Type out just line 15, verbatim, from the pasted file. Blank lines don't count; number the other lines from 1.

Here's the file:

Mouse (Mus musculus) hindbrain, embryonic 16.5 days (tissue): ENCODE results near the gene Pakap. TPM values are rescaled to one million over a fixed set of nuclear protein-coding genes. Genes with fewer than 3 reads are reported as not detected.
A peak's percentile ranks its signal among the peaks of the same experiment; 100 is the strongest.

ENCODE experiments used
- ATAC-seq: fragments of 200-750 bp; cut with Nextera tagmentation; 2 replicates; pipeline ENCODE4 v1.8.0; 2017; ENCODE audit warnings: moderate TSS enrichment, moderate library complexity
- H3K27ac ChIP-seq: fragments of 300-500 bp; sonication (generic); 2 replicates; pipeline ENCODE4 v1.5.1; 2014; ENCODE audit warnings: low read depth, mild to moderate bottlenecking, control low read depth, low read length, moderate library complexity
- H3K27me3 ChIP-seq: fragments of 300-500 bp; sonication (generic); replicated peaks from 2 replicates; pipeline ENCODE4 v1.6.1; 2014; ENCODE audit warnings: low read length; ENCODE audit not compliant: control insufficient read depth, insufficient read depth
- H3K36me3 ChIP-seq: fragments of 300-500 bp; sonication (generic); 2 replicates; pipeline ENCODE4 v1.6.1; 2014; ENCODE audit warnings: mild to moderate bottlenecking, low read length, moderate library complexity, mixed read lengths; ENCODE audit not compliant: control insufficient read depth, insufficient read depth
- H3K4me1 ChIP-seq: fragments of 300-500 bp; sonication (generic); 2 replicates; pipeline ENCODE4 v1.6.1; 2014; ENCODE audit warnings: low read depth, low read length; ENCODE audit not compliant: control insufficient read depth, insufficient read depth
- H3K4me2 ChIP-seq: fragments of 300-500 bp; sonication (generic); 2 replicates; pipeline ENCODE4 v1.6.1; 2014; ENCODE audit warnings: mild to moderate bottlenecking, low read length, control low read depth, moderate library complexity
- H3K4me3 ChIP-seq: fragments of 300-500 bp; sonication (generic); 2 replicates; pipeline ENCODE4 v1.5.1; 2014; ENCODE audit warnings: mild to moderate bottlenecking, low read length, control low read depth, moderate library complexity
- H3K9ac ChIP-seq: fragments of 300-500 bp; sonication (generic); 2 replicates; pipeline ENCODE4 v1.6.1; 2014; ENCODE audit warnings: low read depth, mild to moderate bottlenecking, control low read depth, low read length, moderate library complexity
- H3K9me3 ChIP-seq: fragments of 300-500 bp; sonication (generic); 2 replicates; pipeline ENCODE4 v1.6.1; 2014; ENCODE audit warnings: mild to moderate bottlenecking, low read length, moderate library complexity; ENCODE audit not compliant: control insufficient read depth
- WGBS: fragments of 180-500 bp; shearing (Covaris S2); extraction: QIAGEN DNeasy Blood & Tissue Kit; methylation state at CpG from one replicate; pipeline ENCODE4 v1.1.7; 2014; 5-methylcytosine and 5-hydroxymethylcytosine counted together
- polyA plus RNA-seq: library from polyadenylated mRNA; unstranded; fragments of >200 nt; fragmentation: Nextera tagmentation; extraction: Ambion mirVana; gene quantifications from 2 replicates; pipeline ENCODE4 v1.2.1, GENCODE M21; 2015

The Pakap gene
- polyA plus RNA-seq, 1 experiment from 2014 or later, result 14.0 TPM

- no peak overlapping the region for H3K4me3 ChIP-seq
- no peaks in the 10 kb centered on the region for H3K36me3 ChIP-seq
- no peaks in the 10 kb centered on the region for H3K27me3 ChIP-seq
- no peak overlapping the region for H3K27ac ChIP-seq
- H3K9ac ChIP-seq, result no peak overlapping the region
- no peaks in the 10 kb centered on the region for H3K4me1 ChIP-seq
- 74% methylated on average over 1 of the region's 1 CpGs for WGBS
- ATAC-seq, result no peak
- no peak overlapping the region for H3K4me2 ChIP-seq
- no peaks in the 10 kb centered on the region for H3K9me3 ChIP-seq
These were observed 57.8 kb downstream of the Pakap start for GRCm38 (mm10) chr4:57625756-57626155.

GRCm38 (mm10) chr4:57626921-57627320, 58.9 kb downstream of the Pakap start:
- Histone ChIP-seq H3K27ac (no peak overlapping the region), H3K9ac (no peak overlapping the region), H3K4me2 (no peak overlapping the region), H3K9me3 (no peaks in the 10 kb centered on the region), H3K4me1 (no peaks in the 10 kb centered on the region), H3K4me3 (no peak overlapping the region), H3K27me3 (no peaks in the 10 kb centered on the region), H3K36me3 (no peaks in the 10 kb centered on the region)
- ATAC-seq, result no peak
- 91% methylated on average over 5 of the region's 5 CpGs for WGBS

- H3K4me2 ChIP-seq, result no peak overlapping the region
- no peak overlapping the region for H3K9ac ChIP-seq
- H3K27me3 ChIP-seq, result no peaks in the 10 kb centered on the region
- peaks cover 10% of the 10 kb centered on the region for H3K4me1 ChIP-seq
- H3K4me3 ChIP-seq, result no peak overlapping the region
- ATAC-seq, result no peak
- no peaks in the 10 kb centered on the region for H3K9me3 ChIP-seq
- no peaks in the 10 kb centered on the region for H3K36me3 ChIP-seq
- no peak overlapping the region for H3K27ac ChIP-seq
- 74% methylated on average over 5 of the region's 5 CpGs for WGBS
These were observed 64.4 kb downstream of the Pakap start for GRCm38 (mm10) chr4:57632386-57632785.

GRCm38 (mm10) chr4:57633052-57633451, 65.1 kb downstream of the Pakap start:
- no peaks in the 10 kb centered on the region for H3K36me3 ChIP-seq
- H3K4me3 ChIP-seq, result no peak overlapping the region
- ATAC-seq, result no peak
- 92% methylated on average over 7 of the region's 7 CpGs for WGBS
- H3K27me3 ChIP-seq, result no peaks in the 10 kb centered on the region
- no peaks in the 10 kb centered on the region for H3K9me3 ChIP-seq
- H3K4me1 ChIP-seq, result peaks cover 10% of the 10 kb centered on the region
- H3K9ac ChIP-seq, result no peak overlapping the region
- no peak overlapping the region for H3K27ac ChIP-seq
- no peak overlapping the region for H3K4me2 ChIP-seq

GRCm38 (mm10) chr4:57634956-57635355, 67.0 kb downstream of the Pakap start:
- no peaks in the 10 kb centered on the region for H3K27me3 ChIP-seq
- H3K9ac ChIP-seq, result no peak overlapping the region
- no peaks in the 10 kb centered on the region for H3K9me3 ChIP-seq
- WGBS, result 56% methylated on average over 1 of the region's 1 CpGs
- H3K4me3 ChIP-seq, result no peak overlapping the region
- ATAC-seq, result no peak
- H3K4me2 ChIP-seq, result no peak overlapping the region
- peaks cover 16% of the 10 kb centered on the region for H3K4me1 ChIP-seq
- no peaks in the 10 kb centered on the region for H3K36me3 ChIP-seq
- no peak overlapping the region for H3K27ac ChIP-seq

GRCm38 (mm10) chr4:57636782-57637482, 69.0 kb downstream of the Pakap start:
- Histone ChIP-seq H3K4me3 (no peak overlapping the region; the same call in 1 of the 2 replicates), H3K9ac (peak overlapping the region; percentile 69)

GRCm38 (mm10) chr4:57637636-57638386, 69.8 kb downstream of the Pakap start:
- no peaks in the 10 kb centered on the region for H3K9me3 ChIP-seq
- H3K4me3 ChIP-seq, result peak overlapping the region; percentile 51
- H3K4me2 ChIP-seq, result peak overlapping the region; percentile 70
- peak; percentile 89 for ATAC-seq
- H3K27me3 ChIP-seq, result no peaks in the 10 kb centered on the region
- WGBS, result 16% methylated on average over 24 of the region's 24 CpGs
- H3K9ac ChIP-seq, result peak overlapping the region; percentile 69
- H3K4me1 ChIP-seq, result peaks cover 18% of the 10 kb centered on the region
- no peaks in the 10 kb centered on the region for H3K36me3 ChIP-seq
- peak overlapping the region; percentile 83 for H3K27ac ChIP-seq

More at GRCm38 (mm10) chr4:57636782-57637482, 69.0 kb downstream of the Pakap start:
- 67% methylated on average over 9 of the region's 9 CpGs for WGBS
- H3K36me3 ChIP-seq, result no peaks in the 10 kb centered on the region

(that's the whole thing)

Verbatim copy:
The Pakap gene